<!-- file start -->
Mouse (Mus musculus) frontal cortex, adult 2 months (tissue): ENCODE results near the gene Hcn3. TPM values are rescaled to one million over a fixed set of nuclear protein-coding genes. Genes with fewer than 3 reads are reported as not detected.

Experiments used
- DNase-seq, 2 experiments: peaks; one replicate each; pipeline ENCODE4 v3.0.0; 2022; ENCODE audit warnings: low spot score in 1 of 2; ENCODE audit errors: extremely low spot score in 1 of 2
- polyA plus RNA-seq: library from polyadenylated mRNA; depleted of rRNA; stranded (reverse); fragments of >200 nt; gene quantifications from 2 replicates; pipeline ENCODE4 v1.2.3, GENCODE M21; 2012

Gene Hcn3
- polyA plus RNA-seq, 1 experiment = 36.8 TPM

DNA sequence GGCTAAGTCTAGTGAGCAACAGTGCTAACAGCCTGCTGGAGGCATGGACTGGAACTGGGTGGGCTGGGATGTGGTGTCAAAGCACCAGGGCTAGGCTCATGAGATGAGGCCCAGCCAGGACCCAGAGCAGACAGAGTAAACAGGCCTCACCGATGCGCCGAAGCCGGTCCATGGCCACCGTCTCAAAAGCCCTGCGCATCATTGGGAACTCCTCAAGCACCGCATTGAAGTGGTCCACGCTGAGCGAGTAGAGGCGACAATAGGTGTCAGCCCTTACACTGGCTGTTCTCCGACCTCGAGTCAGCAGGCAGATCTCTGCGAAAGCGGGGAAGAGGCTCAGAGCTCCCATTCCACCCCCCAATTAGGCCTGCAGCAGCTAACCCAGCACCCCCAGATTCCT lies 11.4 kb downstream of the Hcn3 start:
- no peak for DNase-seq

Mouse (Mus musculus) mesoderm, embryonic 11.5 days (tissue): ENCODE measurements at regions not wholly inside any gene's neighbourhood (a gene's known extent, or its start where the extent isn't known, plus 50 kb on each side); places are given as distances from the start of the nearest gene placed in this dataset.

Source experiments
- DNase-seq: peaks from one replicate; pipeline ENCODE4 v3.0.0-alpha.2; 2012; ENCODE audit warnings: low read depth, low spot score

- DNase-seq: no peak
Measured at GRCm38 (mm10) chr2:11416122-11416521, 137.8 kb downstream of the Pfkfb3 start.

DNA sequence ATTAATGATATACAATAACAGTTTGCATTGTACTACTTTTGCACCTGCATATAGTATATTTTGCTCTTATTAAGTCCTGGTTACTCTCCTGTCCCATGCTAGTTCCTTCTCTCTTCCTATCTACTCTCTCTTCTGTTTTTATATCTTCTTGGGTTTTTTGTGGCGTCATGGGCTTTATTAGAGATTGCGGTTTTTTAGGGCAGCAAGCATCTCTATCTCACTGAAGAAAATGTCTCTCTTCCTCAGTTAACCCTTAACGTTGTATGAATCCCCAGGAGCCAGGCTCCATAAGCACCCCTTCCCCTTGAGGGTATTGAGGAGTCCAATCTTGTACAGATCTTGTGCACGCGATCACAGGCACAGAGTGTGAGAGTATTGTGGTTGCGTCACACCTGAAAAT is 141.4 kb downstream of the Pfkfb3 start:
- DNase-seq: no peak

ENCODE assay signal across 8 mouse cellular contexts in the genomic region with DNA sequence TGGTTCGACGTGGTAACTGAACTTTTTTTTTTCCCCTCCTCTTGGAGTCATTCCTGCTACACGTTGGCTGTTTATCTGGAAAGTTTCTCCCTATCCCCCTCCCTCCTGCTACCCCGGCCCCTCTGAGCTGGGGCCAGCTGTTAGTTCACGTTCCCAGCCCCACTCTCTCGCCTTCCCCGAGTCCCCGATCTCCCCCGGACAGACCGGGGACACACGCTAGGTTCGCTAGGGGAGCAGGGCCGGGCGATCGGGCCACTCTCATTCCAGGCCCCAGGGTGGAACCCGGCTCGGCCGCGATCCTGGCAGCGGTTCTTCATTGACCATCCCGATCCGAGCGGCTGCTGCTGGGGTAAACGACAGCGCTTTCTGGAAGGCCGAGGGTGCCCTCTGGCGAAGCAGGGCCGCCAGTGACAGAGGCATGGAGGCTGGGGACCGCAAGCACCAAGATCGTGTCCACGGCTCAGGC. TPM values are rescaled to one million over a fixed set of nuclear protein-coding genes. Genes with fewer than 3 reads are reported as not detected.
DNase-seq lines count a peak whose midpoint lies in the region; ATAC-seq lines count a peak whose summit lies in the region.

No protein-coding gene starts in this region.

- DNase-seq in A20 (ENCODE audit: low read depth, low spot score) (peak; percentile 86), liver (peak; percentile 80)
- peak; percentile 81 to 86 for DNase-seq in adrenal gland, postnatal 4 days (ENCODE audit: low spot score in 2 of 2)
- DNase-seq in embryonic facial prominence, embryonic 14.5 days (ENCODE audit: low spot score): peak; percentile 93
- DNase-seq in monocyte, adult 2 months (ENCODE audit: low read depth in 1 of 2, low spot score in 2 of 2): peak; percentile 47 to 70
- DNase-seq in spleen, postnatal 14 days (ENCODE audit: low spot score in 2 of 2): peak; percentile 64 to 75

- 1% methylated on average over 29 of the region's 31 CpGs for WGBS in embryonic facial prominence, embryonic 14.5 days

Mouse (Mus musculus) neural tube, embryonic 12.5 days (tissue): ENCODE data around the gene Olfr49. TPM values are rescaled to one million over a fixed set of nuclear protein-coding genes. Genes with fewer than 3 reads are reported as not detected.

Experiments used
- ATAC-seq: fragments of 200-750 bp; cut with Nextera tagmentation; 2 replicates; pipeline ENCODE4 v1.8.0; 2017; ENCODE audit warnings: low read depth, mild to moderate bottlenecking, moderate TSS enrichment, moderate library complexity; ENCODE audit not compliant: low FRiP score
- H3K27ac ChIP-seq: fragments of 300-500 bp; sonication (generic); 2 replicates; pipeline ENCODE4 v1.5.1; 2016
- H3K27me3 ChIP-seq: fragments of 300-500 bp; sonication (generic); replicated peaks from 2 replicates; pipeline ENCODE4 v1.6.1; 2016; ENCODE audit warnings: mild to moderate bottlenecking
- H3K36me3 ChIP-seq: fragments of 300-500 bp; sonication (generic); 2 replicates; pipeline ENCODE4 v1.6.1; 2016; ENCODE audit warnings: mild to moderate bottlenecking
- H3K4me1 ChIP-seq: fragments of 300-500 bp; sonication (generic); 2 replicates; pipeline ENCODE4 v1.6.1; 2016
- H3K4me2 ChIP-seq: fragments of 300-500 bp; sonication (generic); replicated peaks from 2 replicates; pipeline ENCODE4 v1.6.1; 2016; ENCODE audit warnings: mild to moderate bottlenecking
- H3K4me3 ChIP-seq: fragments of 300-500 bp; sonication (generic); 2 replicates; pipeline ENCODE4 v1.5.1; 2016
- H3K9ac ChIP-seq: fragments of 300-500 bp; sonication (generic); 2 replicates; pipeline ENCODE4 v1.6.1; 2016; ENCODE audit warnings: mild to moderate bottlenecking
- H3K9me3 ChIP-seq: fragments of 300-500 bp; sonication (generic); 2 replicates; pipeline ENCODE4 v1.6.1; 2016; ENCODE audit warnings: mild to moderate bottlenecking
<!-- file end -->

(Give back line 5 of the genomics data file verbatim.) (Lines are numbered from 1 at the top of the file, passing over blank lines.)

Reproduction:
Gene Hcn3